Maersk pays big for customs brokerage

maersk Q1

Maersk has bought KGH Customs Services as part of its strategy of diversification and development in global marine logistics.

Based in Sweden, KGH is one of the larger stand-alone customs brokerages, with a network of offices across Western Europe as well as extensive exposure to a number of industry sectors outside Scandinavia. The company has been owned by the private equity company Bridgepoint Development Capital since 2013.

The price paid was generous. Maersk stated that it acquired KGH for a “consideration of SEK 2.6bn ($279.0m) on a cash and debt free basis equivalent to a multiple of 16.3x 2019 EBITDA (Earnings Before Interest, Depreciation and Amortisation) before synergies”. However, it is worth noting that the deal included an “earn-out component contingent on future Brexit performance”. Maersk went on to assert that “when ramped up, annual EBITDA synergies from the combination are expected to amount to approximately SEK 50m-75m ($5.4m-$8.0m).”

Presumably, the price reflects the fact that “KGH has in the past years achieved double-digit annual growth resulting in a revenue of approximately SEK 890m ($95.5m) in 2019, recurring EBITDA of approximately SEK 160m ($17.2m) and an EBITDA margin of approximately 18%.”

The ‘earn-out’ is not unusual in these private-equity related deals, however, it is interesting that Brexit is mentioned, implying that KGH is heavily orientated to British trade.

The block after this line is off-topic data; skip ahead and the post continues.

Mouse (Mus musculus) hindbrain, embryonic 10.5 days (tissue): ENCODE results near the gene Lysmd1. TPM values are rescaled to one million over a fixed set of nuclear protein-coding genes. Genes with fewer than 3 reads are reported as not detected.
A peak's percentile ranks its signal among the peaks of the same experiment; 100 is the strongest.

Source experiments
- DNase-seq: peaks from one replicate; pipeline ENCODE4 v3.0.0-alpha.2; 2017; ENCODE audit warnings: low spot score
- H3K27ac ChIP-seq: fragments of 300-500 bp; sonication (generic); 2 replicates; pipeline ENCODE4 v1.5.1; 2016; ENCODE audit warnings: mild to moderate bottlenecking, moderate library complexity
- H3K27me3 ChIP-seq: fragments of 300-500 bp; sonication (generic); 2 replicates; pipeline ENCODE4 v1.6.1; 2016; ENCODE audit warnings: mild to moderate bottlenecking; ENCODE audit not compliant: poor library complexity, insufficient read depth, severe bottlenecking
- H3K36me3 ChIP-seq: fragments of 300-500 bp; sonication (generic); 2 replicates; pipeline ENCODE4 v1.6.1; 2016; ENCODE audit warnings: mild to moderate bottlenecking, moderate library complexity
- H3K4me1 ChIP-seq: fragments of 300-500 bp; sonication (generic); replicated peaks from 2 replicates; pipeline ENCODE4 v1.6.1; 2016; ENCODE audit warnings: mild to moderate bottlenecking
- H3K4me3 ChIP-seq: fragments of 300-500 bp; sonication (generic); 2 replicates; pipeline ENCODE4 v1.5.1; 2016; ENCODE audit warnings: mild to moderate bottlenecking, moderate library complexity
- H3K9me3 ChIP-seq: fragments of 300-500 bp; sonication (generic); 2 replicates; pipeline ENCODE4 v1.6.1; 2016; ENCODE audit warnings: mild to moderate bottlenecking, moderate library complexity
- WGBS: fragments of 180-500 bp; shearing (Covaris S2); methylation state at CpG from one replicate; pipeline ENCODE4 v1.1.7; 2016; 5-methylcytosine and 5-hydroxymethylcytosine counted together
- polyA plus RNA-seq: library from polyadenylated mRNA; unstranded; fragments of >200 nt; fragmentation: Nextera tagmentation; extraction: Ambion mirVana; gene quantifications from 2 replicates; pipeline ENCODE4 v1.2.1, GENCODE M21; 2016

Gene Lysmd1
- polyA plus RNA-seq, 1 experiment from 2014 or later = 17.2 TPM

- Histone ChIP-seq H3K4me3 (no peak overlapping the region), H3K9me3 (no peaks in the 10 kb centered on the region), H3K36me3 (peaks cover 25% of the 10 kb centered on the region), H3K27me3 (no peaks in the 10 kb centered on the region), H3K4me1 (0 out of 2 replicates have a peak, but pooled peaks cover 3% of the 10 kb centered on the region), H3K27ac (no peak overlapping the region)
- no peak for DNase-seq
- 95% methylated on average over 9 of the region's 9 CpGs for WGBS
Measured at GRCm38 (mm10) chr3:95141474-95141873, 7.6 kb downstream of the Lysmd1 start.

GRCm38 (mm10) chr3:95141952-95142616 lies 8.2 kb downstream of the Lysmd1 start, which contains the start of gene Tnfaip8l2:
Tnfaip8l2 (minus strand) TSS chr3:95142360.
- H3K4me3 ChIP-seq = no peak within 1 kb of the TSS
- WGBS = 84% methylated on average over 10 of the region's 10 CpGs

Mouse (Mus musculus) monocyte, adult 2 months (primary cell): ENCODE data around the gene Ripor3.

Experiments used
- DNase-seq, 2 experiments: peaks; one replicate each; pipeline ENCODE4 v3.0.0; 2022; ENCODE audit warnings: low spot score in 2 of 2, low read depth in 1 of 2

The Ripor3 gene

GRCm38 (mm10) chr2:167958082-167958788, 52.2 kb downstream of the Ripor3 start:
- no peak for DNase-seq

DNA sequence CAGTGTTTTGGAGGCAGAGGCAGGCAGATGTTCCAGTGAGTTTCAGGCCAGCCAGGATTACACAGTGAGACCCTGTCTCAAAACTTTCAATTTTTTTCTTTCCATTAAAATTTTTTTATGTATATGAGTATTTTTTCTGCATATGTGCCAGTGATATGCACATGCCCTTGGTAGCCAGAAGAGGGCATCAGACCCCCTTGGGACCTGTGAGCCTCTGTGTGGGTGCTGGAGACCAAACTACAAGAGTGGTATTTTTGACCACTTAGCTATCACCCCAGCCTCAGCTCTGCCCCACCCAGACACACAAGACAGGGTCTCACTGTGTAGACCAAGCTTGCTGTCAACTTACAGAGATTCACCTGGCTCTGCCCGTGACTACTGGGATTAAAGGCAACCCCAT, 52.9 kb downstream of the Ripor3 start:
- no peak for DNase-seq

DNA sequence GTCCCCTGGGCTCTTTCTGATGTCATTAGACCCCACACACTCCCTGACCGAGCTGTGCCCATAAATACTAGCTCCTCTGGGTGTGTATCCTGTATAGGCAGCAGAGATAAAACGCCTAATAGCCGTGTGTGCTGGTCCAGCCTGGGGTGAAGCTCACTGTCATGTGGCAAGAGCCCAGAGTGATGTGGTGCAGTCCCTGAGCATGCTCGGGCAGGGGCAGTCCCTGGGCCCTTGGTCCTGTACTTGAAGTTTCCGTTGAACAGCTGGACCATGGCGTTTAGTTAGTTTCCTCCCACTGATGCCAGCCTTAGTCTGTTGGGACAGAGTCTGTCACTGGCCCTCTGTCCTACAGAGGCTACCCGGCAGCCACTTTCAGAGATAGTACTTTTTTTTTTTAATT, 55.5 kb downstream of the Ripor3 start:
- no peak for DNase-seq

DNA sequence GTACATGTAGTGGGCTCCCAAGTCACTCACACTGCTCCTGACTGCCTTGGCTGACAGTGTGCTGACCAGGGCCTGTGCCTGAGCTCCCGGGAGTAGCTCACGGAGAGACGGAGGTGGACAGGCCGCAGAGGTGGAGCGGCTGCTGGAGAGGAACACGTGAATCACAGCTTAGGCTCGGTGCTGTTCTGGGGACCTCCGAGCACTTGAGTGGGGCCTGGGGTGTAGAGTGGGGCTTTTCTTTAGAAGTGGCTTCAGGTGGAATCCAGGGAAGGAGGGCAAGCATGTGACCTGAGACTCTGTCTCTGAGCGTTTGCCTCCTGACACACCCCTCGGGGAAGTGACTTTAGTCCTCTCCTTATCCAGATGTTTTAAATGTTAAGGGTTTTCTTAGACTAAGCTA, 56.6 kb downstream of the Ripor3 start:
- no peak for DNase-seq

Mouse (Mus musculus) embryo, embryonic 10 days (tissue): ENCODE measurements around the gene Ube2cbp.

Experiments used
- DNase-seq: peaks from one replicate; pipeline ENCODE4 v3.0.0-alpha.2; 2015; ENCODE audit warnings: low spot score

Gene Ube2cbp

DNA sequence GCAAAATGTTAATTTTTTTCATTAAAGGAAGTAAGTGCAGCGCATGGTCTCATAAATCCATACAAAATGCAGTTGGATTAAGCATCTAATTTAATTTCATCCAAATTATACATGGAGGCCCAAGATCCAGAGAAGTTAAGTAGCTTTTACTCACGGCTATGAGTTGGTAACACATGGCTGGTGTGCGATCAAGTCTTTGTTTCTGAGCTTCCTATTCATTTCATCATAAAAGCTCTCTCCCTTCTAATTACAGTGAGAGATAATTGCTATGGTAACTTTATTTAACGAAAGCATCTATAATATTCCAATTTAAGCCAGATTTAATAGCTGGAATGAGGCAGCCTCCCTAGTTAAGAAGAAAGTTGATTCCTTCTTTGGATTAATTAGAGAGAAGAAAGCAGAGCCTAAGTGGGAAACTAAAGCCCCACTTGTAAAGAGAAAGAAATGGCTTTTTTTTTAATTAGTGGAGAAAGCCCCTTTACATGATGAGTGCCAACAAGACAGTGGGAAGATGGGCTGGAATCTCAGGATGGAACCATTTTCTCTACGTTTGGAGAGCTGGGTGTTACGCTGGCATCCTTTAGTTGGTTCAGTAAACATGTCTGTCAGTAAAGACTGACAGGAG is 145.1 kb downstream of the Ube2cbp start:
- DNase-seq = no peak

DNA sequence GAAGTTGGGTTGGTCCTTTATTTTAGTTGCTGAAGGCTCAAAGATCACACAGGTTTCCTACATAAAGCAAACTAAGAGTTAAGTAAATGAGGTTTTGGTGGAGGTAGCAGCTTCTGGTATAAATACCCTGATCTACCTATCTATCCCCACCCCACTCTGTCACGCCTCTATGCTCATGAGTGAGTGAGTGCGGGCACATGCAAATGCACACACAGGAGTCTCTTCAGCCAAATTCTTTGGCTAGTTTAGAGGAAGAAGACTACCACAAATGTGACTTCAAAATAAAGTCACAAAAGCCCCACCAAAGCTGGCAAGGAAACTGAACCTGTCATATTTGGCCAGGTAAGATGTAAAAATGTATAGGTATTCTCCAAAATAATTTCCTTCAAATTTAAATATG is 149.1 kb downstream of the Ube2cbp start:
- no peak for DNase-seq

A purchase of this size cannot really be described as ‘bolt-on’. Whilst expanding into customs brokerage makes perfect sense for Maersk in its strategy of seeking to wring value out of marine based logistics. It does ask the question, what will be the relationship of KGH to Maersk’s existing customs brokerage, not least those of the freight-forwarding business Damco. Certainly, KGH will have the opportunity to extend its business globally, however, why has Maersk not already done this with its ‘Customs House’ division?

What the deal does highlight is that niche activities in logistics can be much more profitable than the often dismal, returns in container shipping. If Maersk really can stretch a business such as KGH across its global operations, it might be a bale to make a useful addition to its bottom-line.

Source: Transport Intelligence, July 7, 2020.

Author: Thomas Cullen